A Note on the Future
At the turn of the year, it pays to spend some time reflecting on the past – what has worked, what has not and why. Over the last decade, including the tumultuous year that was 2020, one of the best performing stocks (including investment trusts) listed in the UK has been the Scottish Mortgage Investment Trust. This has been a key holding in Tacit’s strategies since inception. With hindsight admittedly, we did not own enough of it. However, hindsight alone can be a treacherous teacher when making decisions about the future. Trite as it is to say, future returns depend entirely on the future.
Why does it strike us as slightly absurd that one of the best performing listed holdings in the UK over the last 10 years is the Scottish Mortgage Investment Trust? Because 99% of the trust’s holdings are non-UK stocks. This is an uncomfortable indictment of the performance of the UK market. Over the long term, this is not a surprise. The UK equity index is heavily weighted towards cyclicals like miners, oil & gas producers, and banks – companies with limited ability to compound wealth. The holdings of Scottish Mortgage on the other hand are fast growing compounders – companies growing rapidly and re-investing earnings at a high rate to grow even faster and capture more of their respective markets.
This of course does not mean that cyclicals are to be indefinitely labelled as bad investments. At the right price and with a catalyst, they can generate good returns. However, over the long term (10-15 years) they will lag their more growth orientated peers. This is why the UK index, as it stands, has underperformed in the last decade. Its disproportionately large exposure to cyclicals means that returns will be cyclical – periods of boom and periods of bust. One step forward and one step back, nobody gets too far like that.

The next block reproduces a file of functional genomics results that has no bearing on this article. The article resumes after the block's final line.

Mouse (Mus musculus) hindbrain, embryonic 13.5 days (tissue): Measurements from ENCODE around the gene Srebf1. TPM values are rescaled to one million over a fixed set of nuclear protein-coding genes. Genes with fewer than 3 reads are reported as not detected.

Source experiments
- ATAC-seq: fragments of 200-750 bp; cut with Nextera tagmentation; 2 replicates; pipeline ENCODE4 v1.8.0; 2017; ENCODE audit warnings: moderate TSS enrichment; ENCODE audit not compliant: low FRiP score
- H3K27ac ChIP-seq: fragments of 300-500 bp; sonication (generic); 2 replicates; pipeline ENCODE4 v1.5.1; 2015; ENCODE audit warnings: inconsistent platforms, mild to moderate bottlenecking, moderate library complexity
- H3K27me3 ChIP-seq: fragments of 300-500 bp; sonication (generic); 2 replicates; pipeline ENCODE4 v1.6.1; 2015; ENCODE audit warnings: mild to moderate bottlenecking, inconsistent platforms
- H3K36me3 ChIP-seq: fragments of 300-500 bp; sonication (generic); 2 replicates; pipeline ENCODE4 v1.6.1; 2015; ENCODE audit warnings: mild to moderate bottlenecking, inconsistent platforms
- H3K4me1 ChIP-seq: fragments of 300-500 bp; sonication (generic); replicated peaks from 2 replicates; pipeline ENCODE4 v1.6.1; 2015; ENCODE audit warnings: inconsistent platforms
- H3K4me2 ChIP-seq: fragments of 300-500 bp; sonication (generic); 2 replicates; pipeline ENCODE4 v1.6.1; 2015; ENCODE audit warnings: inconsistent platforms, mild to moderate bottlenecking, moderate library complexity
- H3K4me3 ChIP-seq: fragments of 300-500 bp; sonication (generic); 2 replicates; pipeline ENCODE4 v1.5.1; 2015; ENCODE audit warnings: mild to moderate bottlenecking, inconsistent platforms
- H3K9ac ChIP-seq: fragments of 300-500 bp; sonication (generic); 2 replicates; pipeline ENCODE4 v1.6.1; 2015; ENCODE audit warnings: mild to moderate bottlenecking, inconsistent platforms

Over the last decade, most of the best performing trusts and funds in the UK have had large exposures to technology, biotechnology, and healthcare companies. Looking in the rear-view mirror and using hindsight as our guide to the future, the lesson would seem to be to capitulate and invest in these types of companies. Afterall, they have performed well in the past and most of them are growing fast in a world where growth is scarce.
The naïve alternative would be to invest in cyclicals because they were cheap before the pandemic and have proceeded to become cheaper. There is some truth to both of these arguments, but they miss the bigger picture.
The third alternative is to look at what has really driven returns. Not what the headlines say has worked or what conventional wisdom dictates but what has actually worked.
If you look up the long-term share prices of Dollar General, Costco or Lowe’s, you would be forgiven for mistaking them as technology companies. These are all physical retailers that have thrived while others have struggled. What set them apart? Good management, conservative balance sheets and strong competitive advantages (sustainable low prices and convenience). Passing cost savings back to customers creates loyalty and reciprocity, the strongest competitive advantages for low margin businesses like retail and one of the key reasons for Amazon’s success as a retailer.
The bulk of our equity exposure going forward is biased towards these types of companies. Low financial leverage, good management, boring businesses with strong competitive advantages and low valuations that are often overlooked by the market as everyone else is enamoured by the next big thing and makes the flawed assumption that the future will be just like the past.